On a Growth Trajectory [/b]Yahoo might not be an overachiever, yet the U.S. Internet company has been in business since 1994, long before rival Google for example was even founded. In the highly competitive Internet and search engine industry, surviving this long already speaks volumes, especially for a firm like Yahoo, that is not necessarily known for its innovative nature. Nevertheless, following years of declining share prices, and drops in revenue, the company has bounced back and is now trading at levels it had not reached since 2005.
The recent increment is share price is largely due to the new steadiness of revenue the company has achieved. Since 2012, Yahoo has been able to stabilize its revenue levels, even reaching double-digit increases in EPS in every one of the last six quarters. And, with the number of unique visits now surpassing those of Google, the company is looking more attractive than ever for investors.
In order to catch up to the competition, Yahoo has been steadily expanding its activity in the mobile segment, which is currently dominated by rivals Google and Facebook. Apart from redesigning its search page, the firm backed by Steven Cohen has been investing heavily in the rapidly growing mobile sector. As long as prudent investments continue, Yahoo should be able to further increase its revenue by expanding its user base.
[b]Increasingly Important Asian Assets [/b]One of Yahoo’s most important streams of revenue stems from Asia. The firm’s stake in Yahoo Japan, and its recent sale of around 43% of its holdings in Alibaba, a leading Chinese internet company, are especially worth mentioning. Yahoo Japan has seen a recent surge in share prices, and the U.S. internet corporation has been increasing its stake in the firm accordingly. Additionally, Yahoo’s remaining holdings of the Alibaba Group, which is experiencing accelerated growth and has recently provided Yahoo with $7.1 billion in cash, are expected to double in value over the next two to three years. Hence, with bright prospects in the Asian market, and ample opportunities to generate further revenue, the U.S. Internet giant is looking quite attractive.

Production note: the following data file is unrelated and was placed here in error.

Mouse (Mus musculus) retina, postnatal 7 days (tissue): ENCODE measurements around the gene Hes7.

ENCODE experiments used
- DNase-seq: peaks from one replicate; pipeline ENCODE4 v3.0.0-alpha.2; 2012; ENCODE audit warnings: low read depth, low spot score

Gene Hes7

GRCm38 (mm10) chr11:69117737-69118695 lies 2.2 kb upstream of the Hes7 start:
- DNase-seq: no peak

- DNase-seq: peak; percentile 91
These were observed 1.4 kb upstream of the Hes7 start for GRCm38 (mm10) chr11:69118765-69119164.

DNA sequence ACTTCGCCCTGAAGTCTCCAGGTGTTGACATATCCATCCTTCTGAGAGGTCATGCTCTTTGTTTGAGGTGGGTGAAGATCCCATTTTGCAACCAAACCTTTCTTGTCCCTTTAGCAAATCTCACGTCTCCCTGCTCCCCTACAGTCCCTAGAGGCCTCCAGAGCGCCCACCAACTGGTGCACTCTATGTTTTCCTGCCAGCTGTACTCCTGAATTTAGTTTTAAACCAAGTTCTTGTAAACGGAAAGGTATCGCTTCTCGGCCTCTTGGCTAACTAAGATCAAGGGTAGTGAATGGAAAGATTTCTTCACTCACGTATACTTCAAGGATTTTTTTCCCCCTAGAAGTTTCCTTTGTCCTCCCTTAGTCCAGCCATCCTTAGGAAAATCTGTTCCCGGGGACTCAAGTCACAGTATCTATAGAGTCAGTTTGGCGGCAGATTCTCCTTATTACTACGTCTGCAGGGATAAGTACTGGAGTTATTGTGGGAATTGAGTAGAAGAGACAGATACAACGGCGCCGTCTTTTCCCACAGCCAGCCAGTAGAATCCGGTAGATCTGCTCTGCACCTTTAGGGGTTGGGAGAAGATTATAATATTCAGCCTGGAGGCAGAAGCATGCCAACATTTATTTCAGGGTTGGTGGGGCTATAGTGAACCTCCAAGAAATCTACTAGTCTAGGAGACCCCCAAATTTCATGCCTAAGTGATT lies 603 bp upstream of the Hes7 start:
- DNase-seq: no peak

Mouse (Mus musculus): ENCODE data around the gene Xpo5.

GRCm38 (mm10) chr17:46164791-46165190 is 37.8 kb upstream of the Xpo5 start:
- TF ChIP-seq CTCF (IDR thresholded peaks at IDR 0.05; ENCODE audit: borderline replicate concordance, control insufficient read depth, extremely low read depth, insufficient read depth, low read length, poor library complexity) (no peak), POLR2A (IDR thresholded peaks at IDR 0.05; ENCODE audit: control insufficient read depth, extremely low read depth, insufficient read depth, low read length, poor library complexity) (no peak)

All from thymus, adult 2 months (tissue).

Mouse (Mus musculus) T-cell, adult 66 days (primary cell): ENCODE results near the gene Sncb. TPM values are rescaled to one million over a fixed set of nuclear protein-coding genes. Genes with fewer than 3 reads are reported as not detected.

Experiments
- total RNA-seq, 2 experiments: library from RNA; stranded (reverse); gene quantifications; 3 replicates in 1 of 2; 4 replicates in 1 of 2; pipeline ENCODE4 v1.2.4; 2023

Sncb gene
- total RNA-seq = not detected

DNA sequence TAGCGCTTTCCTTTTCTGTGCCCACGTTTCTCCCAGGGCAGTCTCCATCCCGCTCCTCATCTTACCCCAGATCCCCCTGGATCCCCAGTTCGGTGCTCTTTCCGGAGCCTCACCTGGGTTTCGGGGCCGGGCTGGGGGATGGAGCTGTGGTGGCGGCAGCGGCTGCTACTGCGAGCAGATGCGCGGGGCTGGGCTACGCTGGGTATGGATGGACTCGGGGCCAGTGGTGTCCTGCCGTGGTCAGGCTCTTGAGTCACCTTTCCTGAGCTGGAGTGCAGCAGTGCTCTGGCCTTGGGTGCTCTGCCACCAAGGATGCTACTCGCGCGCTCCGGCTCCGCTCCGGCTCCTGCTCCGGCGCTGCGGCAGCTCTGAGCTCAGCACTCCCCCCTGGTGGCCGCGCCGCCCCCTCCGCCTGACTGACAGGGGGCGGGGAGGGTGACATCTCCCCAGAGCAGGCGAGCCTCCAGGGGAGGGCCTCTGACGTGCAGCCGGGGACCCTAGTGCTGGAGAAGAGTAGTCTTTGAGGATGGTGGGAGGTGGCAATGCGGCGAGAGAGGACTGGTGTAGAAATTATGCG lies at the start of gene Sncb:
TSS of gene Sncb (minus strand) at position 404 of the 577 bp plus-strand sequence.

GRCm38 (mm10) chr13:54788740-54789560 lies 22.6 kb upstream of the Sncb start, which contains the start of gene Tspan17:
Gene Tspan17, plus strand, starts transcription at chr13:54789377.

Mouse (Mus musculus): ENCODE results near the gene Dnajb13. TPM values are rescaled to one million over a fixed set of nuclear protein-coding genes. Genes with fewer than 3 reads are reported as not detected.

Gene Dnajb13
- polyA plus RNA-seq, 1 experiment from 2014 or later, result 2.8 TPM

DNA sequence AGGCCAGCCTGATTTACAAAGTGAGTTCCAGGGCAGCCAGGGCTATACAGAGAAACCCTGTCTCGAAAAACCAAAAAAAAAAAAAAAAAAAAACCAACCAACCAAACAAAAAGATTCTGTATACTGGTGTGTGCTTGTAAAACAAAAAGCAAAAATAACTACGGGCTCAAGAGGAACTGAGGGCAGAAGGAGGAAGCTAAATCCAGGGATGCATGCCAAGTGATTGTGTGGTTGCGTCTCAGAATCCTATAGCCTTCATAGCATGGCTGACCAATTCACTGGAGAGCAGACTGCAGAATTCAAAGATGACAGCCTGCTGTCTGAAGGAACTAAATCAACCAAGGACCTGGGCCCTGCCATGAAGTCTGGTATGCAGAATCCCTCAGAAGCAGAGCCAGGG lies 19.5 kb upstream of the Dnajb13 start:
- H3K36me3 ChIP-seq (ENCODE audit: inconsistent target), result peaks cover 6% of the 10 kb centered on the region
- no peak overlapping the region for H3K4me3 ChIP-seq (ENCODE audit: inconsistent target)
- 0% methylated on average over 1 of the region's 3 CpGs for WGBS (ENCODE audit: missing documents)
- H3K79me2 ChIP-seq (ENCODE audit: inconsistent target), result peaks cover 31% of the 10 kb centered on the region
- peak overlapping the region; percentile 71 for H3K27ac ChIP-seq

[b]What About Valuation? [/b]Yahoo is currently trading at 34.2 times its trailing earnings, meaning the stock is available at a 5% price discount relative to industry peers’ average. Rival Facebook on the other hand is trading at 132 times its trailing earnings, which means potential shareholders must take a whopping 266 percent price premium into account. In terms of returns on invested capital, Yahoo also looks good, with an estimated value of 30.4%.
Additionally, EBITDA growth rates exceed the 70 percent mark, and EPS is projected to grow by 98%, far above industry standards. No matter how you look at it, Steven Cohen’s investment in Yahoo is exemplary. The Internet company, which I feel very bullish about, is not only set to perform well over the coming year, but is trading at value that makes entry feasible.
[b]Disclosure: Patricio Kehoe holds no position in any stocks mentioned.